racialized as “white” were viewed as rational,
authoritative, and deserving.
Additionally, and believe me, this is no small thing,
white people are viewed as human.
What this means is that when white people suffer, as some
who are poor/female/queer do, they nevertheless are able to have
some measure of sympathy for their plight simply because they
are white and their marginalization is considered an emergency,
crisis or an issue to be concerned about.
even when white people have been oppressed by various dimensions
of classism, homophobia and heterosexism, they have been able to
opt for what DuBois, in his monograph Black Reconstruction
brilliantly called “the psychological wage of whiteness.”
That is, whites who are marginalized could find comfort,
even if psychological, in the fact that they were not non-white.
They could revel in the fact that they could be taken as
white in opposition to non-white groups. The desire for this
wage of whiteness was also what drove many white people, albeit
marginalized, to engage in organized violence against
legal cases such as the
Dred Scott Decision along with many
different naturalization cases involving Asian individuals, has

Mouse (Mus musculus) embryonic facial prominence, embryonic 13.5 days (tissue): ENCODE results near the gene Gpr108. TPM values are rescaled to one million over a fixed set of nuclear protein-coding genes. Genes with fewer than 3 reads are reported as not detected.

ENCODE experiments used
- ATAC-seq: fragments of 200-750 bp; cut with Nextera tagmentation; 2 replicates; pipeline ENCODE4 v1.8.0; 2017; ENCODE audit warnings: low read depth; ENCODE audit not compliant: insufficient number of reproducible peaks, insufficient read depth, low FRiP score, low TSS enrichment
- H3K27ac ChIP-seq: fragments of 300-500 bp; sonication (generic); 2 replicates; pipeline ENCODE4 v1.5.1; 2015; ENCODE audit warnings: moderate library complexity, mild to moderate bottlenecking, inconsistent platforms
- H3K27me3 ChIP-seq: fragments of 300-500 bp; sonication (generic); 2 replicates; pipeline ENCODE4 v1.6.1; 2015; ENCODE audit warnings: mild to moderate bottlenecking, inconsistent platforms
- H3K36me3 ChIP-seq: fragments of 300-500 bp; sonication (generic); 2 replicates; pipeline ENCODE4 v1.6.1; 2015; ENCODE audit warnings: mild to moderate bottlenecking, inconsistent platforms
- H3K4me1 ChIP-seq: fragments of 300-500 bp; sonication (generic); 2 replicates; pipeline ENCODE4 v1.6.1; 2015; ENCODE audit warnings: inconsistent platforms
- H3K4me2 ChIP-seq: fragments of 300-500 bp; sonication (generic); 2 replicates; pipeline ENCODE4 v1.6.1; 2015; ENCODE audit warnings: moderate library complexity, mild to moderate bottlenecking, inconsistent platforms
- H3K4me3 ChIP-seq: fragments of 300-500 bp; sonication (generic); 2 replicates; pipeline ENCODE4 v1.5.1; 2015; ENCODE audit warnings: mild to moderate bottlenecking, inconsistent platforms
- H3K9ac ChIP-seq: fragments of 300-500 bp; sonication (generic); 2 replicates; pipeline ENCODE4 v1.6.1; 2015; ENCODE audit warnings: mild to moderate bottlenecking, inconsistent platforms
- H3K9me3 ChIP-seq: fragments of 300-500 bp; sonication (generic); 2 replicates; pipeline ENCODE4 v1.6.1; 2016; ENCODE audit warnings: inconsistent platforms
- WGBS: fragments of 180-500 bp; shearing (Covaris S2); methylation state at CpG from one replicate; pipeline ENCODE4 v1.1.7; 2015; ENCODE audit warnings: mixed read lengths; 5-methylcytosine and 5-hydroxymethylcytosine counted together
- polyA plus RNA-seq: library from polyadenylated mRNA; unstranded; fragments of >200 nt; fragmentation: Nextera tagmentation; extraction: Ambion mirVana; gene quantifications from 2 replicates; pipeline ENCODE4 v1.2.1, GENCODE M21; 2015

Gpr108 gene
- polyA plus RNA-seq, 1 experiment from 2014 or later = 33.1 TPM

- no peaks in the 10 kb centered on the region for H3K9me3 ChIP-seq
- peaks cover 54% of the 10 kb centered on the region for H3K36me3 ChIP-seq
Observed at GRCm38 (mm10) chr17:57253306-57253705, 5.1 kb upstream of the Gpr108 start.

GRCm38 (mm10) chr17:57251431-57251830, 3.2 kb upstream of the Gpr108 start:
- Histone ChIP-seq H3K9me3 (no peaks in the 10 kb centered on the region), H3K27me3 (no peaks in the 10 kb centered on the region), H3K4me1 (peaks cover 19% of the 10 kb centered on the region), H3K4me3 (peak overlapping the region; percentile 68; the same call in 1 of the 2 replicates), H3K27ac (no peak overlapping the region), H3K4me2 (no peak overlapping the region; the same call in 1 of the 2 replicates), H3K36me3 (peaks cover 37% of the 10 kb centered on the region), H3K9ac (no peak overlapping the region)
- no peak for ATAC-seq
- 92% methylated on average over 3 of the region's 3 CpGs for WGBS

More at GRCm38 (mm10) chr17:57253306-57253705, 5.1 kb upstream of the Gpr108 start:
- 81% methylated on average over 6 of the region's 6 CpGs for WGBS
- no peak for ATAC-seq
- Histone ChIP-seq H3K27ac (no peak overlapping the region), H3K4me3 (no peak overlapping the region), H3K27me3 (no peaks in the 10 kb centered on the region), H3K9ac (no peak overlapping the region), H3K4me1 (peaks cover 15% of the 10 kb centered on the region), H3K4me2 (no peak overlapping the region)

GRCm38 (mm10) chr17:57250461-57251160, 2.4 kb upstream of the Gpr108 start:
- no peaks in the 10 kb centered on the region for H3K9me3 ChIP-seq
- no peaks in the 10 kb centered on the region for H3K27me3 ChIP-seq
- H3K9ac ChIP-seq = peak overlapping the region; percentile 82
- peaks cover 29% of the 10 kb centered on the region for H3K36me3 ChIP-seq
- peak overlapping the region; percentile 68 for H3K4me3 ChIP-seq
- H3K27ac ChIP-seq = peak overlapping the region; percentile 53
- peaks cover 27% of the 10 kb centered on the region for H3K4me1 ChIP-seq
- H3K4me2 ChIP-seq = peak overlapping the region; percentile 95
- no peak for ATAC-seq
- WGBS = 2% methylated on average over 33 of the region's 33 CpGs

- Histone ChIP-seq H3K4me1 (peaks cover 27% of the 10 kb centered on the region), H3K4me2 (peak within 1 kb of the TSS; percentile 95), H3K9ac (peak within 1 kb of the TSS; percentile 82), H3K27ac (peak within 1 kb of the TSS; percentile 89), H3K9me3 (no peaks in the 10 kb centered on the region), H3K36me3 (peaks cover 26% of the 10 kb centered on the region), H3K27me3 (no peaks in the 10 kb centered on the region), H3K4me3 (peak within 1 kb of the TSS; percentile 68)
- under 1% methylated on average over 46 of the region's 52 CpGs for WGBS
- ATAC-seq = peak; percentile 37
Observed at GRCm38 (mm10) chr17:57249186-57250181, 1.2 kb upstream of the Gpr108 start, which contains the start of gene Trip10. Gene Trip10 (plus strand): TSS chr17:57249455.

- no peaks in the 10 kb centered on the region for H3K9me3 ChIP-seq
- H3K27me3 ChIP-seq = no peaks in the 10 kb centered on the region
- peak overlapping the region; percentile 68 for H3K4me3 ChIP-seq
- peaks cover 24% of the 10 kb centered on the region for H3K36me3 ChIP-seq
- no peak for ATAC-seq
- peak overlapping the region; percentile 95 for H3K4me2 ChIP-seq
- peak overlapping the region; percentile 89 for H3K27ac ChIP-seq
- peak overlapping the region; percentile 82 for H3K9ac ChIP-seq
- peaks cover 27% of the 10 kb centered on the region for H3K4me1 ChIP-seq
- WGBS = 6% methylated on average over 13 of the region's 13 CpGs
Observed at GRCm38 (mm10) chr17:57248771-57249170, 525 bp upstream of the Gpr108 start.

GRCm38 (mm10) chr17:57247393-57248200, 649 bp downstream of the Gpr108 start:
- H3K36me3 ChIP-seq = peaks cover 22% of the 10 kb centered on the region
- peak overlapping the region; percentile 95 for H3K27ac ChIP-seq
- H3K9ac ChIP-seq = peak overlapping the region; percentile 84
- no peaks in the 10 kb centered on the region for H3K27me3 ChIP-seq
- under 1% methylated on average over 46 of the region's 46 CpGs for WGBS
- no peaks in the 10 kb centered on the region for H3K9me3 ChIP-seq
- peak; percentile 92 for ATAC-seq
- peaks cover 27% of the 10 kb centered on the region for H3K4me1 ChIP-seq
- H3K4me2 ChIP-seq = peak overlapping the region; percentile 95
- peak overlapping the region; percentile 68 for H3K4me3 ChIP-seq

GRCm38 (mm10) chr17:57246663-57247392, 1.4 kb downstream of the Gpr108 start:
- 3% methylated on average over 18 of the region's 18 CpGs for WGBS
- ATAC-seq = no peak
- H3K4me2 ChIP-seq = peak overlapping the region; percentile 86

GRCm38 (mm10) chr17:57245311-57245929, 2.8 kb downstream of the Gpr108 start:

helped to encode a state-sanctioned definition of whiteness.
But there are other ways in which white people are
racialized as white by the state.
They are not stopped while driving as much as non-white
people. Their homes
and businesses are not raided and searched as much by police
officers, INS or License and Inspections (L&I).
White people's bodies are not tracked and locked up in
prisons, detention centers, juvenile systems, detention halls in
classrooms, and “special education” classes as much as those
of non-white people. White
people’s bodies are generally not the site of fear, repulsion,
violent desire, or hatred.
might point out to me that white people are followed, tracked
and harassed by the police.
This is true. White women experience state-sanctioned discrimination.
Queer whites are the subject of homophobia, whether by